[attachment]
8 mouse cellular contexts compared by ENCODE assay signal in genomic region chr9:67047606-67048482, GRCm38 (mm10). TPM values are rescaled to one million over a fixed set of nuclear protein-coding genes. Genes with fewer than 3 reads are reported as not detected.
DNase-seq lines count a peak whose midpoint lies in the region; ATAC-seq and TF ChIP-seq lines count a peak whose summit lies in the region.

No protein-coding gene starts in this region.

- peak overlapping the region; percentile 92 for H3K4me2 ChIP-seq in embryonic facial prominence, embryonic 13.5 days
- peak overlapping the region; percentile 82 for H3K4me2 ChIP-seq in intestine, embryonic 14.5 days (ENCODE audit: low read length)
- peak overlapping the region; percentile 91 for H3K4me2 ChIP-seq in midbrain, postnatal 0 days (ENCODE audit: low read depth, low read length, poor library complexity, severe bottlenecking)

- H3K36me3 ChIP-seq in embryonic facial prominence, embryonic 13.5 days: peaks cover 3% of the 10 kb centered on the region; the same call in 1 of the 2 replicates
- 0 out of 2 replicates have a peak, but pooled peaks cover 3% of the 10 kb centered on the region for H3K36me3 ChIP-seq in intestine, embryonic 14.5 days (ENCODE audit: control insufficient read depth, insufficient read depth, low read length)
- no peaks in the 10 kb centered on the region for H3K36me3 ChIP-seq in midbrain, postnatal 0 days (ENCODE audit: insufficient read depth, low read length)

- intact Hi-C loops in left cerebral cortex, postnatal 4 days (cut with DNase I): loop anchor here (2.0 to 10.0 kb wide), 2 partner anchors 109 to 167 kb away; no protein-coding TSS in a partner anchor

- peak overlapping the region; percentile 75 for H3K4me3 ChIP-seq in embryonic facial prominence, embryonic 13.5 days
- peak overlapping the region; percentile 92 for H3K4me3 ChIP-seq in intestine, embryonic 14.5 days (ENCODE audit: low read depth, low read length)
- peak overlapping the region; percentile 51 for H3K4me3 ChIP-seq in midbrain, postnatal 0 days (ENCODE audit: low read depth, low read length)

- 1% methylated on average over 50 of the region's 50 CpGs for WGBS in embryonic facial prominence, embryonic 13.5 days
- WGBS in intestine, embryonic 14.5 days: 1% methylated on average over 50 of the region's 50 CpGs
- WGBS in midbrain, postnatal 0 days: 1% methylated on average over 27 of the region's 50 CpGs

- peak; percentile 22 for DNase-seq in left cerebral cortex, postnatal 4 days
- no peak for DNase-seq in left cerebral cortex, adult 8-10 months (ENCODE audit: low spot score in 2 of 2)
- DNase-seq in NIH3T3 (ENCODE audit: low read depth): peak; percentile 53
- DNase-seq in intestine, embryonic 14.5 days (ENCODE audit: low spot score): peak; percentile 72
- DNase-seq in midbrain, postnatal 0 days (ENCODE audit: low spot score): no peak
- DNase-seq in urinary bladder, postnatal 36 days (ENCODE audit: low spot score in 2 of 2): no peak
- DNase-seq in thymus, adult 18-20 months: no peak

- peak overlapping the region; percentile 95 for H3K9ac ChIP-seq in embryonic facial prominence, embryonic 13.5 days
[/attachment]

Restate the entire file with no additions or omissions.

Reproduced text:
8 mouse cellular contexts compared by ENCODE assay signal in genomic region chr9:67047606-67048482, GRCm38 (mm10). TPM values are rescaled to one million over a fixed set of nuclear protein-coding genes. Genes with fewer than 3 reads are reported as not detected.
DNase-seq lines count a peak whose midpoint lies in the region; ATAC-seq and TF ChIP-seq lines count a peak whose summit lies in the region.

No protein-coding gene starts in this region.

- peak overlapping the region; percentile 92 for H3K4me2 ChIP-seq in embryonic facial prominence, embryonic 13.5 days
- peak overlapping the region; percentile 82 for H3K4me2 ChIP-seq in intestine, embryonic 14.5 days (ENCODE audit: low read length)
- peak overlapping the region; percentile 91 for H3K4me2 ChIP-seq in midbrain, postnatal 0 days (ENCODE audit: low read depth, low read length, poor library complexity, severe bottlenecking)

- H3K36me3 ChIP-seq in embryonic facial prominence, embryonic 13.5 days: peaks cover 3% of the 10 kb centered on the region; the same call in 1 of the 2 replicates
- 0 out of 2 replicates have a peak, but pooled peaks cover 3% of the 10 kb centered on the region for H3K36me3 ChIP-seq in intestine, embryonic 14.5 days (ENCODE audit: control insufficient read depth, insufficient read depth, low read length)
- no peaks in the 10 kb centered on the region for H3K36me3 ChIP-seq in midbrain, postnatal 0 days (ENCODE audit: insufficient read depth, low read length)

- intact Hi-C loops in left cerebral cortex, postnatal 4 days (cut with DNase I): loop anchor here (2.0 to 10.0 kb wide), 2 partner anchors 109 to 167 kb away; no protein-coding TSS in a partner anchor

- peak overlapping the region; percentile 75 for H3K4me3 ChIP-seq in embryonic facial prominence, embryonic 13.5 days
- peak overlapping the region; percentile 92 for H3K4me3 ChIP-seq in intestine, embryonic 14.5 days (ENCODE audit: low read depth, low read length)
- peak overlapping the region; percentile 51 for H3K4me3 ChIP-seq in midbrain, postnatal 0 days (ENCODE audit: low read depth, low read length)

- 1% methylated on average over 50 of the region's 50 CpGs for WGBS in embryonic facial prominence, embryonic 13.5 days
- WGBS in intestine, embryonic 14.5 days: 1% methylated on average over 50 of the region's 50 CpGs
- WGBS in midbrain, postnatal 0 days: 1% methylated on average over 27 of the region's 50 CpGs

- peak; percentile 22 for DNase-seq in left cerebral cortex, postnatal 4 days
- no peak for DNase-seq in left cerebral cortex, adult 8-10 months (ENCODE audit: low spot score in 2 of 2)
- DNase-seq in NIH3T3 (ENCODE audit: low read depth): peak; percentile 53
- DNase-seq in intestine, embryonic 14.5 days (ENCODE audit: low spot score): peak; percentile 72
- DNase-seq in midbrain, postnatal 0 days (ENCODE audit: low spot score): no peak
- DNase-seq in urinary bladder, postnatal 36 days (ENCODE audit: low spot score in 2 of 2): no peak
- DNase-seq in thymus, adult 18-20 months: no peak

- peak overlapping the region; percentile 95 for H3K9ac ChIP-seq in embryonic facial prominence, embryonic 13.5 days